Bujumbura, 22 September 2007 (FH) - The general consultation on the creation of mechanisms of transitional justice and a special court in Burundi will take place shortly, affirmed to the Hirondelle agency the President of the Truth and Reconciliation Commission (TRC), Festus Ntanyungu.
2 min 6Approximate reading time

"We are in the preparations, I can not give you the precise calendar for the moment, but the opening will take place soon", ensured Ntanyungu. The TRC is planned by the Arusha Agreement of August 2000. It should have theoretically been set up in 2001.

This agreement provides various political and legal measures, and also some relating to reconciliation. Within this framework, an international commission of inquest must inquire and establish the facts, before deciding if these facts fall under the qualification of genocide, war crimes or crimes against humanity. In these cases, the persons deemed responsible will appear before a Special Tribunal (ST). The TRC, as for its part, is charged with qualifying other crimes committed since 1962.

After the visit to Burundi in May of Louise Arbour, UN High Commissioner Human Rights, the consultation of the population had been announced for September. This consultation was also to relate to the opportunity and existence of the ST.

Former Minister for Civil Service, Mr. Ntanyungu was named President of the TRC on 10 August. His Vice-President is Françoise Ngendahayo, former Minister for Human Rights and former collaborator of the registrar of the International Criminal Tribunal for Rwanda (ICTR).

According to the President of the TRC, this delay is not due to the crisis that is taken place at the National Assembly. For Ntanyungu the reason is older. "The problems related to the operations of the TRC are not new because the Arusha Agreement provides that this mechanism was to start the first year of the transition (which started in November 2001)", he said before reminded that the process was to already be functional during the 2005 elections. "Patience is needed, these are problems that have been around for a long time but which are on the way of being solved", he insisted.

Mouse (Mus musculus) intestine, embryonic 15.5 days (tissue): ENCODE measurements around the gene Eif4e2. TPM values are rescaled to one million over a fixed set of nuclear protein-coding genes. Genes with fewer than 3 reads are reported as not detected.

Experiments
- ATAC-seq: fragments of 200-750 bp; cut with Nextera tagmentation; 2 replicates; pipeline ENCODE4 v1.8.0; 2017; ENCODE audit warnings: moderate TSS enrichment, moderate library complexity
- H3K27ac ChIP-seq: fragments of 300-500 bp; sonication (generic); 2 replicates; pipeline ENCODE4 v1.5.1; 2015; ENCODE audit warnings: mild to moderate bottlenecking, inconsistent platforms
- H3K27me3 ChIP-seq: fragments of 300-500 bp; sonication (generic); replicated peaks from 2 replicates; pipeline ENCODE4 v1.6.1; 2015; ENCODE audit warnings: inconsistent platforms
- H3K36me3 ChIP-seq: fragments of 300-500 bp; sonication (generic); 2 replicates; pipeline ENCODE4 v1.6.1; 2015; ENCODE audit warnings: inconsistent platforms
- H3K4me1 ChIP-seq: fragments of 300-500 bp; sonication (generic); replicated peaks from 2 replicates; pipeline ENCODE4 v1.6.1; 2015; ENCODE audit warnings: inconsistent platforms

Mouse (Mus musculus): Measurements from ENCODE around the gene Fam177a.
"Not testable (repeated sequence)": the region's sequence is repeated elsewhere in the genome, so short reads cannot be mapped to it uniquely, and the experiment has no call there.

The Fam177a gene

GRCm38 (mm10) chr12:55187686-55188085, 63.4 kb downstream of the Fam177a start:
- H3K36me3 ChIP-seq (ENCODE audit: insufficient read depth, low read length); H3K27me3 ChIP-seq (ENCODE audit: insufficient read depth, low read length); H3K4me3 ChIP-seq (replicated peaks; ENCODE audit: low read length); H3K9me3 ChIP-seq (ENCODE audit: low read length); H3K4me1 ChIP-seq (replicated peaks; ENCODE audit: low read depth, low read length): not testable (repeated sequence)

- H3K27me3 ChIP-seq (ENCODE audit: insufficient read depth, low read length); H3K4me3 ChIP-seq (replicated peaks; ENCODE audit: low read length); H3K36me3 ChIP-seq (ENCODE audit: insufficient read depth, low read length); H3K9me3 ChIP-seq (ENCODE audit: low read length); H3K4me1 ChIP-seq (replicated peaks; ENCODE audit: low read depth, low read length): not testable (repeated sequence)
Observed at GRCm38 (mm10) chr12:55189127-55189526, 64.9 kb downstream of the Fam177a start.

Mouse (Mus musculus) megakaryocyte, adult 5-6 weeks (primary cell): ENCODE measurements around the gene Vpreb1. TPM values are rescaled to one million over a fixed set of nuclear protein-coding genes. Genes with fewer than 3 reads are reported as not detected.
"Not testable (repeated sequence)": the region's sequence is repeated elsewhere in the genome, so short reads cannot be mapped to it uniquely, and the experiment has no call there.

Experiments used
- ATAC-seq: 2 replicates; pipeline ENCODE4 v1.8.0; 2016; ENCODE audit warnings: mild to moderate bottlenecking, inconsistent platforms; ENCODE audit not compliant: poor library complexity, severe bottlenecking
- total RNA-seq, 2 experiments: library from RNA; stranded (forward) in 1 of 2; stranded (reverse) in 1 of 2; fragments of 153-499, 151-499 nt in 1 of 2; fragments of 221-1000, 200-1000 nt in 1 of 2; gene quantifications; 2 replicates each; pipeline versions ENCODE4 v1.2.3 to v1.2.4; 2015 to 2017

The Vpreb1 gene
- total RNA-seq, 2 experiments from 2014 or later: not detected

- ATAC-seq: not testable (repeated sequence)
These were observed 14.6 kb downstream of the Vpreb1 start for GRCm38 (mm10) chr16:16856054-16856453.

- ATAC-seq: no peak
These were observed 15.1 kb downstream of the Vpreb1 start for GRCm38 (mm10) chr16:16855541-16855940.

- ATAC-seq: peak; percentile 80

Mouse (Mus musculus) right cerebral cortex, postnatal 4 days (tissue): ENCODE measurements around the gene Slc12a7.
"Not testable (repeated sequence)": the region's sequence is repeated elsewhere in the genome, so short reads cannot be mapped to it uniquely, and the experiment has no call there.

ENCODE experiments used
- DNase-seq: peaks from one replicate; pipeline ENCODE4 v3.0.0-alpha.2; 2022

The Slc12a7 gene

For his part, Jean Marie Ngendahayo, former Foreign Minister and former high ranking executive of the governing party now outgoing, also regrets that the government did not initiate the explanation campaign in time for "very important" aspects which aim at national reconciliation. "The authorities should have adopted a pro-active attitude a long time ago", he underlined during a discussion with the Hirondelle agency.

Since the Arusha Agreement and the ceasefire agreements that led to the 2005 democratic elections, the Burundian authorities posted a rather ambiguous attitude with respect to the existence and the workings of the two mechanisms of transitional justice, rather tending to privilege confession and forgiveness. A position different from that of the UN.

During her visit to Burundi in May, Louise Arbour raised confusion by declaring that "from the point of view of the UN, the existence of the TRC and the ST are no longer a question to discuss", but that consultations were still on going on the interaction between the two. She unambiguously affirmed that "the ST prosecutor must be independent". The genocide, the war crimes and the crimes against humanity being "imprescriptible" crimes, they are consequently "in-eligible for amnesty", she insisted.

© Hirondelle News Agency